Beulah Wilbur goes home today.
More than three years after her West Baltimore rowhouse was damaged by fire and stripped bare by rogues and vandals, the Baltimore crossing guard will move back to the place she had lived since 1962.
"I never expected I would make it back," says Wilbur, a 71-year-old widow. "I'm so grateful to everyone who has helped."
Her return is made possible because her plight captured the imagination of dozens of volunteers -- local college students, building contractors and employees at Browning-Ferris Industries Corp. The country's second-largest waste hauler donated more than $30,000 to purchase a furnace, cabinets, windows and plumbing.
"We're not in the business of building or rebuilding houses, but I've learned more about construction in the last year than I'll ever need to know," says Bonnie Wilson, BFI's community affairs manager for the Baltimore area. "I've also learned that there are a lot of wonderful people outthere who want to help."
Wilbur came to BFI's attention about 18 months ago, when she wrote the company a letter asking if it could donate a container for the debris from her charred and vandalized house at the corner of Pratt and Gilmor streets.
Wilson visited the home and saw that the longtime city school crossing guard needed more than a free container for trash. She suggested that fixing Wilbur's home become a community project for BFI, earning the support and assistance of George Hudnet, BFI's vice president of business development.
Wilbur's house troubles began two years before BFI got involved -- in August 1995, when the house next to hers on Gilmor Street caught fire. It spread to three other homes on the block, heavily damaging the second and third floors of Wilbur's place.
She and her 89-year-old mother, who uses a wheelchair, were forced to move. Within a day, vandals had attacked the house -- stealing anything they could sell. Some windows were smashed; others were stolen. Ceilings and walls were ripped open to more easily removed copper pipes. Kitchen cabinets were carted away.
Marvels Wilbur: "I couldn't believe all of the damage that was done so quickly."
A few months before the fire, Wilbur's insurance company had canceled her policy, saying that break-ins there had made her house too unsafe to continue coverage.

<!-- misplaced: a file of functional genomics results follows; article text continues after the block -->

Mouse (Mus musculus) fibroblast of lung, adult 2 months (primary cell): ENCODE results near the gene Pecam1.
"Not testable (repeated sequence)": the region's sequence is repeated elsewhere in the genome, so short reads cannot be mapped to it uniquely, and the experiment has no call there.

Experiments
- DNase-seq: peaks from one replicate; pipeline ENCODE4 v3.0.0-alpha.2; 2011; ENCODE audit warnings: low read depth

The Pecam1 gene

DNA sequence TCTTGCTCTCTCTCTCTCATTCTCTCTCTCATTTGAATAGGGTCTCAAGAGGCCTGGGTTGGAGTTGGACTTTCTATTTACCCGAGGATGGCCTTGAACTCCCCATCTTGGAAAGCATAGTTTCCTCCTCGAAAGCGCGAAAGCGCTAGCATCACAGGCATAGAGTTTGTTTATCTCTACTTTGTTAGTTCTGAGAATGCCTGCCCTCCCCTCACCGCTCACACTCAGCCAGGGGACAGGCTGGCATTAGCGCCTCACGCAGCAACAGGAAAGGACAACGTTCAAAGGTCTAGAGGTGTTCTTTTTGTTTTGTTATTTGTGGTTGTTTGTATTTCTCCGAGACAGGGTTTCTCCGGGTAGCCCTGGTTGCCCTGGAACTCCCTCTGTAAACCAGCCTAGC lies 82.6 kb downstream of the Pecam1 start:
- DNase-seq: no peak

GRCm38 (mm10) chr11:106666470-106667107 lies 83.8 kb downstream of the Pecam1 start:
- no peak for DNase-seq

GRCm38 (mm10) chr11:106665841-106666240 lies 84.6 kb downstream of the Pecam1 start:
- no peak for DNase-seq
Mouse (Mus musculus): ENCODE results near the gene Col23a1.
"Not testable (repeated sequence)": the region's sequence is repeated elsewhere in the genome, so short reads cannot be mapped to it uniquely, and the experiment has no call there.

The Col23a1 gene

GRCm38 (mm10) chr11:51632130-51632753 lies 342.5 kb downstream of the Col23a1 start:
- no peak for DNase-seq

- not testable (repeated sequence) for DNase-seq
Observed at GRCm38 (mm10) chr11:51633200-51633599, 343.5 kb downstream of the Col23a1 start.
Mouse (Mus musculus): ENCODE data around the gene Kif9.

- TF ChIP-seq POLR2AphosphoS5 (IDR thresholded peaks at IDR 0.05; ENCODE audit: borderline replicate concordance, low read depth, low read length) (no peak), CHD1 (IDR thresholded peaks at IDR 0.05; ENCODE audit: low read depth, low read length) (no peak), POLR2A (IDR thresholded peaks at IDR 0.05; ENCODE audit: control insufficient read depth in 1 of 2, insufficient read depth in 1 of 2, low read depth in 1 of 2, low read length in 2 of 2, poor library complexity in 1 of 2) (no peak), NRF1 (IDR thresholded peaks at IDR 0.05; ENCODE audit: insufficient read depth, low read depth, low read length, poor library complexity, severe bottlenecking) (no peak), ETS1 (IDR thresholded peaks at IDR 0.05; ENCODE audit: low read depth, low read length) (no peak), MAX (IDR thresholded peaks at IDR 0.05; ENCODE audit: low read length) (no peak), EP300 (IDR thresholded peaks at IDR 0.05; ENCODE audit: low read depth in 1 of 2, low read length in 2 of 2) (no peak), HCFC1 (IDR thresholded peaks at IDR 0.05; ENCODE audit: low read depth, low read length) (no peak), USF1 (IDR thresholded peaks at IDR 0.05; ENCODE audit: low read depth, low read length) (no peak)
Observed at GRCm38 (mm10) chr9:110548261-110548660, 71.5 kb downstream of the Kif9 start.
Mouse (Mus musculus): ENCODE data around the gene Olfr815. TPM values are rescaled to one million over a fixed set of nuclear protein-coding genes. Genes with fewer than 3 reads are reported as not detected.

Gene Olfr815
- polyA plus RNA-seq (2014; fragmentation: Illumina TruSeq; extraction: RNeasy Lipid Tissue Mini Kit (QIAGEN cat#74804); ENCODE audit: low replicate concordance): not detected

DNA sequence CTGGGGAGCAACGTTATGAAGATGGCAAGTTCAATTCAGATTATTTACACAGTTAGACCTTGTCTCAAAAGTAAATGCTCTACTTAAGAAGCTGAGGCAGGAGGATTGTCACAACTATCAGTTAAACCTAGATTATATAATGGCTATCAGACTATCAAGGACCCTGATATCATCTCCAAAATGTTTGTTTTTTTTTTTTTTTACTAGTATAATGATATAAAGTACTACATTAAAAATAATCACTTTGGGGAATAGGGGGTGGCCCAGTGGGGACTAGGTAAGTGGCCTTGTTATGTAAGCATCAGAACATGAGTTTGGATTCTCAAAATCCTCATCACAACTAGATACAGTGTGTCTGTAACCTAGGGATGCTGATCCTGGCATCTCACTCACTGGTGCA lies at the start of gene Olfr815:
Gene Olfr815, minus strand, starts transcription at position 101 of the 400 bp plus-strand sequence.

A lawyer volunteered his time to try to recover money from the insurance company covering the house where the fire began.
"We lost," says Wilbur, who was left with nothing. Everything she had owned was either burned or stolen, and she lives on her late husband's small pension and her crossing guard salary at nearby Steuart Hill Elementary School.
When local media reported Wilbur's plight, volunteers began pouring onto Gilmor Street to help.
Before BFI stepped in, Joe Greaver of Harview Roofing put on a roof free of charge. Students from the Naval Academy, Towson University and University of Maryland, Baltimore County tore out debris and scraped soot off the walls. St. Benedict Roman Catholic Church and Associated Catholic Charities helped recruit volunteers.
Contractors such as Stan Arnold and Mike Maher donated their services along the way. When city inspectors demanded a new wall for the third floor a couple of weeks ago, Mark Callahan of Harkins Builders stepped in to do the work. Pyle Fence Co. will soon build a fence in the back yard, Wilbur says.
"It's been wonderful," Wilbur says, standing in her renovated kitchen. "I just look around and know that this couldn't have happened without everyone helping."
Not too long ago, the city gave Wilbur 90 days to bring the house up to code standard, threatening to tear it down Friday, as they had done to two other homes damaged in the 1995 fire.
"Without BFI and Bonnie Wilson's help, the house would be gone for sure," Wilbur says. "They've been so kind to me."
This afternoon, Wilbur will finish packing up her belongings in the house she has been renting with her handicapped nephew on Lehman Street near Frederick Elementary School. Her mother died in 1996. She will move back to the home where she spent five years caring for her mother and lived with her husband, Harold, who died in 1991 after suffering a stroke.
"I'm glad Mrs. B. is coming back," says Butch Banks, who lived next door to Wilbur until the fire and manages a neighborhood bar, the Virgo Lounge. "I missed her on the corner."
Wilbur won't be returning to her job as a crossing guard at Steuart Hill Elementary right away.
For three years after the fire, she took the bus to her post every morning and afternoon, seeing school children safely across Pratt Street. A couple of months ago, after becoming dizzy and noticing numbness in her face, Wilbur fell on the bus.
Doctors discovered a tumor and a cyst in her brain. Now on sick leave from her crossing-guard position, Wilbur will enter University of Maryland Medical Center for surgery soon. She hopes to go back to work in the fall.
Says Wilbur: "When I get out of the surgery, I'm going to be able to get better where I'm supposed to -- in my own house."
Pub Date: 12/28/98